After COVID slowdown, Las Vegas sees post-shutdown wedding ‘boom’
In a small, storefront chapel in downtown Las Vegas, Renato Garcia is surrounded by mask-wearing loved ones snapping cellphone photos, awaiting the person he is about to marry.
Janae Frazier, wearing a floor-length gown and a crown of sunflowers, meets Garcia at the front of the chapel. After exchanging vows, the newlyweds join the nearly 5 million other couples who have tied the knot in Las Vegas.
It’s a joyous moment. But for Arnold Garcia, owner of the Love Story Wedding Chapel where Frazier and Garcia were married, the last year and half has been filled with obstacles as the COVID-19 pandemic upended the wedding industry.
As business closures shut down chapels and capacity restrictions limited large gatherings, many weddings were postponed or cancelled, while other ceremonies were held online or downsized significantly.
“I consider this essential — maybe not the large gatherings and everything else like that — but people are ... losing their jobs,” Garcia said. “They need their spouse for insurance and their spouse to be able to make decisions on their behalf.”
Despite the challenges, the Las Vegas wedding industry is bouncing back strongly in 2021, as social distancing guidelines ease and out-of-state visitors flock to Southern Nevada.
“Ever since we reopened after we closed for COVID, we've seen just a boom of couples coming to Las Vegas to get married,” Clark County Clerk Lynn Goya said in an interview with The Nevada Independent. “This year has gone great so far. We expect for the first time in 20 years, except for a couple exceptions [in 2014 and 2015], to be on an uptick.”
After the county clerk’s office issued roughly 73,000 marriage licenses in 2019 and 56,000 in 2020, Goya said her office is on track to issue nearly 80,000 licenses this year.
Alongside Goya, professionals from across the wedding industry came together on Aug. 25 for the fifth annual State of the Wedding Industry — hosted by the clerk’s office and the Las Vegas Wedding Chamber of Commerce — to discuss the performance of the industry in 2020 and share ideas for promoting wedding tourism in Southern Nevada.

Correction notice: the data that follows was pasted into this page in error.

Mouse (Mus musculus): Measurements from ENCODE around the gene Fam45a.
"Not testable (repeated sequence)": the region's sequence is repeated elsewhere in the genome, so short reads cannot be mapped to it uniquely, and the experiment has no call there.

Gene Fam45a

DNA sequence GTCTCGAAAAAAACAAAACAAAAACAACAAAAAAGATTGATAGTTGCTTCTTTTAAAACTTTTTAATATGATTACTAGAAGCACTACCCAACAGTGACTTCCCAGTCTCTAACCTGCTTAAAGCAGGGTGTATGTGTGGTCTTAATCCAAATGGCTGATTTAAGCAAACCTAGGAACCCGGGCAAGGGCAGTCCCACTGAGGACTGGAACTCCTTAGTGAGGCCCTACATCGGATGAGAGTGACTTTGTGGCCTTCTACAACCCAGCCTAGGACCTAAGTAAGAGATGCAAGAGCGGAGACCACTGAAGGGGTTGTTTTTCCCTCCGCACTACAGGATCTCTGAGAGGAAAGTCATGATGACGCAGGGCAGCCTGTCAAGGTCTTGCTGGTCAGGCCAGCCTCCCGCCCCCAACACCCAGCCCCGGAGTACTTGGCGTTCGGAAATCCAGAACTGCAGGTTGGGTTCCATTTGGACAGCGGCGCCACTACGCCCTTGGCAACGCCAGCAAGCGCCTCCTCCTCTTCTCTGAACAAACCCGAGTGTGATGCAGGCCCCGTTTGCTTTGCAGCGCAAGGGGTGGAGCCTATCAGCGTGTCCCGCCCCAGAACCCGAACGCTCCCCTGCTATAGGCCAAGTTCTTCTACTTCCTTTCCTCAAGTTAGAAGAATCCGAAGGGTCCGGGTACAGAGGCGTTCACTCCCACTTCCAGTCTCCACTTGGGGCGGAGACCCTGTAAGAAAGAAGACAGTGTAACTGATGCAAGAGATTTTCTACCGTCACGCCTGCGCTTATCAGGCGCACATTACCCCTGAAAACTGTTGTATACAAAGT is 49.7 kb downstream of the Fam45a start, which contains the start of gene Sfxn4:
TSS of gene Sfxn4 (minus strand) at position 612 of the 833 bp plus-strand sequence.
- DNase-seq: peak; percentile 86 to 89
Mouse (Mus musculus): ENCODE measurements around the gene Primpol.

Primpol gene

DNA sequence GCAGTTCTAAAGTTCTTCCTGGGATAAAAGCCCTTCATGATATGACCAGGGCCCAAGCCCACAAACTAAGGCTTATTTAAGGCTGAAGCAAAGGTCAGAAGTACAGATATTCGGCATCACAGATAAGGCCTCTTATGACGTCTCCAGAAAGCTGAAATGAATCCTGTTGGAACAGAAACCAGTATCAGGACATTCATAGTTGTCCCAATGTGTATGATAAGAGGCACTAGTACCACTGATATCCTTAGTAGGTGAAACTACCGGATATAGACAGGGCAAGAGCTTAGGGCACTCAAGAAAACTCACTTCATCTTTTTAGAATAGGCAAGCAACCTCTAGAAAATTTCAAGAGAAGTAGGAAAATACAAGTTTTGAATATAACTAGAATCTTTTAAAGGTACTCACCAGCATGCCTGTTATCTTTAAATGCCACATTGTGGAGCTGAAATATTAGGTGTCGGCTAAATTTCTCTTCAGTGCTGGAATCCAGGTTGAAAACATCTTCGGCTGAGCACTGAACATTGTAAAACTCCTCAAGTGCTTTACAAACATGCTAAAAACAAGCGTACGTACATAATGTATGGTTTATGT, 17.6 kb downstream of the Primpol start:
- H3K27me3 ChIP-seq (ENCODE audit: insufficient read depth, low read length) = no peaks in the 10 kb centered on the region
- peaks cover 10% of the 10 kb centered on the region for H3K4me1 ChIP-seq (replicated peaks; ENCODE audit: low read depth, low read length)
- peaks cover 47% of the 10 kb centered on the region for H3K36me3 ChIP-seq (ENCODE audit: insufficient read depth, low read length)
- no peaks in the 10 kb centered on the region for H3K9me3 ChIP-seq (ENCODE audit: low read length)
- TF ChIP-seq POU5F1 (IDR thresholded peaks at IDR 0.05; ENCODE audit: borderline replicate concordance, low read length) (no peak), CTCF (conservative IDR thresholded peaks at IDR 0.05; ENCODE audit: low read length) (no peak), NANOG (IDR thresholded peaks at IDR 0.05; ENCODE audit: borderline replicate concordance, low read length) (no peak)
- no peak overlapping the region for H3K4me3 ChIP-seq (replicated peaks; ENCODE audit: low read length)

Charity Griego, a licensed officiant who lives in Las Vegas, said she’s seen more small ceremonies amid the pandemic.
“So many people from all over the country had to cancel their large massive parties in order to elope here,” Griego told The Nevada Independent after the event.
Goya said the decline in marriages during 2020 was largely the result of losing international tourism. Tourists from outside the U.S. are still largely restricted from entering the country, and foreign couples typically make up 20 to 24 percent of the marriage licenses issued in Clark County, but that group accounted for just 3 percent of the licenses issued in 2020.
Despite that downturn, Goya said she thinks weddings helped bring tourists to Las Vegas during the pandemic. Last year, tourists accounted for 76 percent of the licenses issued in Clark County.
“People kept coming for weddings when they couldn't come for conventions or other things,” Goya said. “A lot of people have told me anecdotally that … weddings saved their business, or saved their income.”
An average of 4 percent of visitors say they come to Las Vegas to attend weddings, and wedding tourism in Clark County — which accounts for money that wedding attendees spend at hotels, restaurants, shows and more — had an estimated economic impact of roughly $2.5 billion in 2019, according to data from the Las Vegas Convention and Visitors Authority. Wedding options vary widely in Las Vegas, from the plethora of small chapels and drive-through venues on the Strip, to extravagant packages at major casino resorts to a special Taco Bell-themed chapel.
Garcia said he kept his chapel open throughout the pandemic, even as nonessential businesses were closed to mitigate the spread of COVID-19.
“You can't stop love,” Garcia said. “People are going to continue to get married.”
But Garcia said he’s “still on eggshells,” as Nevada faces a surge of COVID-19 cases fueled by the spread of the Delta variant.
While COVID-19 remains present in Clark County, 2021 has still been a strong year for business for many in the Las Vegas wedding industry — including Jason Whaley, who owns a photo booth rental business and serves as president of the wedding chamber.
“Typically, our summer is our slow time, and we're just as busy this summer as we typically are during our busy time,” Whaley said. “In fact, July and August [have] seen about 180 percent of what we saw in 2019.”
During the conference, Goya noted that weddings this year are bucking a downward trend from the past 16 years. After the number of wedding licenses issued in Clark County peaked in 2004 with 128,250 licenses, the county saw an average decrease of 4,500 marriage licenses per year through 2020.
Though the county last saw an uptick in licenses in 2014 and 2015 after same-sex marriage became legally recognized in Nevada in October 2014, Goya expects more licenses to be issued in 2021 than in each of the past two years.
“It's a great industry, and it's been really exciting after really working on this for seven years, to see the turnaround starting to happen,” Goya said.
Griego hopes to soon join the millions of other couples who have tied the knot in Las Vegas. Just a few days before the event, Griego, who runs a theme wedding business with her partner Brian Mills, became engaged to Mills.
“It's an amazing experience that we're trying to wrap our head around, because we've been engaged for probably about three days right now,” Griego said. “The most amazing part of my wedding is going to be marrying Brian.”